Taking Your Python Skills to the Next Level With Pythonic Code – Introduction
This is the introduction to a series covering Pythonic code written by Michael Kennedy of Talk Python To Me. Be sure to catch the whole series with 5 powerful Pythonic concepts and over 45 minutes of video examples.
WHAT IS PYTHONIC CODE?
When developers are new to Python, they often hear this phrase Pythonic and they ask what exactly does that mean?
In any language, there is a way of doing things naturally and another way that fights the conventions of the language. When you work naturally with the language features and the runtime features, this is called idiomatic code, and in Python when you write idiomatic Python we call this Pythonic code.
Pythonic code is code that matches the idioms and expectations of Python developers and the CPython runtime.
One of the challenges in Python is it’s super easy to get started and learn the basics. You can start writing programs before you really master the language.
What that often means is people come in from other languages like C++, Java, or something like that, is they will take algorithms or code that they have and bring it over to Python and just tweak the syntax until it executes in Python. Let’s make this concrete and assume you’re coming from Java.
In Python there is often a more concise, more natural way of doing things. When you look at code that came over from Java, we’ll just take a really simple example – if you have a class you might have a GetValue() and SetValue() method, because in Java that is typically the way you do encapsulation. People bring those classes and code over and migrate it to Python. They might still have this weird getter / setter type of code. That would look completely bizarre in Python because we have properties.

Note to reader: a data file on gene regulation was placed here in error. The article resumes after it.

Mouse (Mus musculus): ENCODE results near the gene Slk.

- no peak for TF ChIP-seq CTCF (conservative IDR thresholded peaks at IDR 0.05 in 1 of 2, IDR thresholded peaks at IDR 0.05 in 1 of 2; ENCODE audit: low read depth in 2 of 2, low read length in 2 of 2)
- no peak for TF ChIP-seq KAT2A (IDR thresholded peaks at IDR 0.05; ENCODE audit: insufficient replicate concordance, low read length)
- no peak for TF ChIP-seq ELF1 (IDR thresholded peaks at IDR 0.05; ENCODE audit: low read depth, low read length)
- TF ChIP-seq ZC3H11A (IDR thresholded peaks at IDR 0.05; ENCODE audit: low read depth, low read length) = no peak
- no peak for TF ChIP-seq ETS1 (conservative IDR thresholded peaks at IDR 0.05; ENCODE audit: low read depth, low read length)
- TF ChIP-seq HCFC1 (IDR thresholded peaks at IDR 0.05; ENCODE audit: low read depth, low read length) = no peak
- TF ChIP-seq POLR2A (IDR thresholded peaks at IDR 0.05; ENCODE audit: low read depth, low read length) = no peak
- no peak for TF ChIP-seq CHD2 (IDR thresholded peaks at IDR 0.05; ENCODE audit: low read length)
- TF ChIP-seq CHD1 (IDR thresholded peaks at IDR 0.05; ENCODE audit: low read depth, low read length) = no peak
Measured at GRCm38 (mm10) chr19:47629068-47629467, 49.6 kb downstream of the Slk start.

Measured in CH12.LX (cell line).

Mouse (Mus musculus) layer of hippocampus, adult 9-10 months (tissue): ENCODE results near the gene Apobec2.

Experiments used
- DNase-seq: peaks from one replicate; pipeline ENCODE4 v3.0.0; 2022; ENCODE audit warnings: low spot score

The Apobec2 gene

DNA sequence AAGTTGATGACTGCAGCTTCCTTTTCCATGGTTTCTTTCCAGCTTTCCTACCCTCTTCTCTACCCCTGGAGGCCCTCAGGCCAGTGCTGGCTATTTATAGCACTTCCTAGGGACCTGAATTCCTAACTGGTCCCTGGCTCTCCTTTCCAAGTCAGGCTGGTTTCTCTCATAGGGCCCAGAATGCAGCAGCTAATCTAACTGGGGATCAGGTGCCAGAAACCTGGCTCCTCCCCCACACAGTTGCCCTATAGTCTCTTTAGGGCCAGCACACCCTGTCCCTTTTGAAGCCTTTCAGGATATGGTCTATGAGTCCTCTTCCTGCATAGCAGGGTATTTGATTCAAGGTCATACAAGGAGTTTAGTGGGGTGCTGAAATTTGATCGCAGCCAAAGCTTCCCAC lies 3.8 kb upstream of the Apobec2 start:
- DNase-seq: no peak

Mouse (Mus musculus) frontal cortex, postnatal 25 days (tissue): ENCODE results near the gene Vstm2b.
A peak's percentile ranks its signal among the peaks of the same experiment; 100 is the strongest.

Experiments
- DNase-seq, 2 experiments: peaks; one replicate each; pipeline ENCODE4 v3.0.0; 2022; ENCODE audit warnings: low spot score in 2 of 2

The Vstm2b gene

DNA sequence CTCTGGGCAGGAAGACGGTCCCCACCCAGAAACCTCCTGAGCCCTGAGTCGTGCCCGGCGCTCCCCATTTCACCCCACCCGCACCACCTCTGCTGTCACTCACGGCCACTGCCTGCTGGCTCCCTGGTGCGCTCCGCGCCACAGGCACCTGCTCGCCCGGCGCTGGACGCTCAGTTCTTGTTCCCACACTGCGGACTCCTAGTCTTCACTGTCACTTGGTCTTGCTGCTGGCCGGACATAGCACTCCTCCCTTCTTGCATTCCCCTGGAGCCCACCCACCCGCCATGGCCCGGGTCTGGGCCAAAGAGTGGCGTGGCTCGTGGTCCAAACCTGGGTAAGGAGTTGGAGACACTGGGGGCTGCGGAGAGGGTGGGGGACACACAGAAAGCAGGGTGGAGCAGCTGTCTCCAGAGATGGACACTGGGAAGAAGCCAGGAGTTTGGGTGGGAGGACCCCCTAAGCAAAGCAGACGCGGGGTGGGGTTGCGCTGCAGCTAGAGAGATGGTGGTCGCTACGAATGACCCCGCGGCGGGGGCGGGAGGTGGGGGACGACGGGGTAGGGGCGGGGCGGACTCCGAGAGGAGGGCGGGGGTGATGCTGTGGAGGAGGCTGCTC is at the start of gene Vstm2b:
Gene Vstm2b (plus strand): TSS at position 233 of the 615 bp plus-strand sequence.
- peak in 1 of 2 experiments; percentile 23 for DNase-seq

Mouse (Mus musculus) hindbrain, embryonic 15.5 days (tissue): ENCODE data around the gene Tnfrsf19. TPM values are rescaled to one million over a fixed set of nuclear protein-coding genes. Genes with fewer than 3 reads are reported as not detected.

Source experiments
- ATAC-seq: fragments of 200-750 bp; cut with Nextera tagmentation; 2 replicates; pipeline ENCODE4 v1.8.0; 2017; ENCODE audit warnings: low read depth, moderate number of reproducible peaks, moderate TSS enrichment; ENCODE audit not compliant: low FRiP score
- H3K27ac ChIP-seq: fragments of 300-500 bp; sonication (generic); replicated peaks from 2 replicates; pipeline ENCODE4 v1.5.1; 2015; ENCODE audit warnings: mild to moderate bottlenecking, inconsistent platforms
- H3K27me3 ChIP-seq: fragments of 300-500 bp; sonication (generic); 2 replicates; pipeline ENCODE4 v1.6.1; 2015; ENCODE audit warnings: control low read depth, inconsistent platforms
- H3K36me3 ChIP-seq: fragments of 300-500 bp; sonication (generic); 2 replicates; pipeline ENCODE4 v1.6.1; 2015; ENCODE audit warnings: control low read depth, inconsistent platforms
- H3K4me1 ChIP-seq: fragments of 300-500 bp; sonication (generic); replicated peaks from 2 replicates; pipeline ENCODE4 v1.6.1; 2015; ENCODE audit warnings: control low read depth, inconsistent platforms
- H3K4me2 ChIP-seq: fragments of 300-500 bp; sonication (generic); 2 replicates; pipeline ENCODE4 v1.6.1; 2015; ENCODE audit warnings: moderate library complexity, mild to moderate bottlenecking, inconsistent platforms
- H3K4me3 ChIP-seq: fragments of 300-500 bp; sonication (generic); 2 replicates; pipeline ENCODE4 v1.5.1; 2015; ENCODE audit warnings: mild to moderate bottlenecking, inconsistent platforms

So in this case, getter / setter methods are non-pythonic. Properties solve the same problem in a pythonic way.
WHAT YOU WILL LEARN IN THIS SERIES
In this blog post series, we are going to look at this idea of Pythonic code. It’s pretty easy to understand but it turns out to be fairly hard to make concrete. You’ll see a lot of blog posts and things of people trying to put structure or examples behind this concept of Pythonic code.
We are going to go through 5 examples of things I consider Pythonic. By the end, you’ll have some examples, patterns, and so on to give you a solid grip on what Pythonic code is.
WHY DOES PYTHONIC CODE MATTER?
When you write Pythonic code, you are leveraging the experience of 25 years of many thousands, maybe millions, of developers. These guys and girls have worked in this language day in and day out for the last 25 years and they perfected the way of working with classes, functions, loops, and more in Python.
Especially when you are new, it’s very helpful to just study what those folks have done and mimic that. When you write Pythonic code, you are writing code that is
- specifically tuned to the CPython runtime
- easily read and understood by Python developers
- you are often writing code that is simpler and cleaner
- if you are working on an open source project, it will be easier for other contributors to join
- if you are working on a software team, it’s easier to on-board new Python developers into your team
THE FIVE PYTHONIC EXAMPLES
- Stop using lists for everything
- Hacking Python’s memory with __slots__
- Merging Dictionaries
- Processing large data sets with yield and generators
- Lambda expressions
If you’re ready to learn about Pythonic code, in-depth, by example, continue on to the first post: #1 Stop using lists for everything.
‘Ello, I’m Jamal – a Tokyo-based, indie-hacking, FinTech software developer with a dependence on data.
I’m friendly, so feel free to say hello!